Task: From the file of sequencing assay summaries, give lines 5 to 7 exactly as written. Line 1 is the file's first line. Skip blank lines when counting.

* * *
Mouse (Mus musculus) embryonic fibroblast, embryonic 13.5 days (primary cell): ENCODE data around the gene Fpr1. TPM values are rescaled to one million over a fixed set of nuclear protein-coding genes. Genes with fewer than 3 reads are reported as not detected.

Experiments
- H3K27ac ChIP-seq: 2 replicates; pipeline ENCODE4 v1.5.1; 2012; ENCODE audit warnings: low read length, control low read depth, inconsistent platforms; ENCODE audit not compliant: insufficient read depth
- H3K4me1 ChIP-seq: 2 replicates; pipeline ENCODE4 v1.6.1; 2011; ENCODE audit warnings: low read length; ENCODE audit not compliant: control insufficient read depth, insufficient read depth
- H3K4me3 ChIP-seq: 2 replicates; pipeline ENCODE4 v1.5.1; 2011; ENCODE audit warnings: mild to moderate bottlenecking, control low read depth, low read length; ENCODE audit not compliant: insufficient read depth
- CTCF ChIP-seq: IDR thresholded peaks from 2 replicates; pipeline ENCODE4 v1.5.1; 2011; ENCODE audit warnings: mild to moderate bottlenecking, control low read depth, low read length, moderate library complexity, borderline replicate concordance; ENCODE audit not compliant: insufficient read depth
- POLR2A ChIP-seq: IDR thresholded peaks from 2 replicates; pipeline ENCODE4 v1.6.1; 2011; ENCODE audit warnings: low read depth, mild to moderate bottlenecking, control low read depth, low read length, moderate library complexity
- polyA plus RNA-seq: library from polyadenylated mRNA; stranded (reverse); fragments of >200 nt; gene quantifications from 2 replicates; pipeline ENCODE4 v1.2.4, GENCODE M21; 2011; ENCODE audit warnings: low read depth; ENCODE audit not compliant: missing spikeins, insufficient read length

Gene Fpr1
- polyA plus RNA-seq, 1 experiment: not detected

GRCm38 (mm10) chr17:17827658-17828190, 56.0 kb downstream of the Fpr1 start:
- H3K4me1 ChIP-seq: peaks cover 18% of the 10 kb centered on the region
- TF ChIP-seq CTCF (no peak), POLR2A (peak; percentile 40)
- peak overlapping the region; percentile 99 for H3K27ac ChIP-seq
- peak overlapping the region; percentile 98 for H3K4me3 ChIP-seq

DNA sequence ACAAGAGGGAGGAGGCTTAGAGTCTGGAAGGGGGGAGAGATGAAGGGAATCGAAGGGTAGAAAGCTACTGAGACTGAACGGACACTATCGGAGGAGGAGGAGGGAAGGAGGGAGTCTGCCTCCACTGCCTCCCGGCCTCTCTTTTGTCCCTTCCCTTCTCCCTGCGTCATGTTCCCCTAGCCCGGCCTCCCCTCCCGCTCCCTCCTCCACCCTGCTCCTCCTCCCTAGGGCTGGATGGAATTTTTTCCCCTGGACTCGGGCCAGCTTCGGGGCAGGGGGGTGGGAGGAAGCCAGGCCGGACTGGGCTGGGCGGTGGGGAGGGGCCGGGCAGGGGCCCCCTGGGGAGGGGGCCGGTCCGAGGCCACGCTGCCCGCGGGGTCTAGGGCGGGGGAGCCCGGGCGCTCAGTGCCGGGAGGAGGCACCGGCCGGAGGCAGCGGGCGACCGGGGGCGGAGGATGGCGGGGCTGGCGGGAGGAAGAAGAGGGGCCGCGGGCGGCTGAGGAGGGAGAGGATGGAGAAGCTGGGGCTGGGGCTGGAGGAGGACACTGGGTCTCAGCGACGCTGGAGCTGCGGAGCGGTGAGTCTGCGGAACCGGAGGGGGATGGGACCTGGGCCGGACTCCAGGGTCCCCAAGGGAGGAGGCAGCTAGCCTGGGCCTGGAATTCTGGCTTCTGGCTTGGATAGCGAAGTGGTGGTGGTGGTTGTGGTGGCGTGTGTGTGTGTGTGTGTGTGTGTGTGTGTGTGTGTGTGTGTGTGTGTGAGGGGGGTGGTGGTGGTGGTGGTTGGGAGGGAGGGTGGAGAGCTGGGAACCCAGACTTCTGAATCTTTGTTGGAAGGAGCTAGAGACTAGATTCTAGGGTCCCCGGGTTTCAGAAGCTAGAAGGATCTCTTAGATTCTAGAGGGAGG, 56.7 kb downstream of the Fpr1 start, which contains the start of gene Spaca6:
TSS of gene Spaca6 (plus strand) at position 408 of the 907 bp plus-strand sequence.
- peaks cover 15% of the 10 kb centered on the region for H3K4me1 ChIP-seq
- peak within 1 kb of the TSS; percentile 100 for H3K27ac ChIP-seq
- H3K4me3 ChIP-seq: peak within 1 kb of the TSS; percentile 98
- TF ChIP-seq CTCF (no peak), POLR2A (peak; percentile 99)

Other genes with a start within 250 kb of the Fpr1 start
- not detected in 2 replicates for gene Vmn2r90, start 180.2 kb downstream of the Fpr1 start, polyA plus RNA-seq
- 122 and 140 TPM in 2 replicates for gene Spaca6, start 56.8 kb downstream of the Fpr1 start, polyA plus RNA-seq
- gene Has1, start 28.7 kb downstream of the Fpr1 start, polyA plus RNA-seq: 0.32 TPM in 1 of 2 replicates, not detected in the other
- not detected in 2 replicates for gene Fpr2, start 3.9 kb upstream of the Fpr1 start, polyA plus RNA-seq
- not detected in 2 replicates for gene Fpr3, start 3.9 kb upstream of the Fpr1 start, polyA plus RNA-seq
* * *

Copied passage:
- H3K4me3 ChIP-seq: 2 replicates; pipeline ENCODE4 v1.5.1; 2011; ENCODE audit warnings: mild to moderate bottlenecking, control low read depth, low read length; ENCODE audit not compliant: insufficient read depth
- CTCF ChIP-seq: IDR thresholded peaks from 2 replicates; pipeline ENCODE4 v1.5.1; 2011; ENCODE audit warnings: mild to moderate bottlenecking, control low read depth, low read length, moderate library complexity, borderline replicate concordance; ENCODE audit not compliant: insufficient read depth
- POLR2A ChIP-seq: IDR thresholded peaks from 2 replicates; pipeline ENCODE4 v1.6.1; 2011; ENCODE audit warnings: low read depth, mild to moderate bottlenecking, control low read depth, low read length, moderate library complexity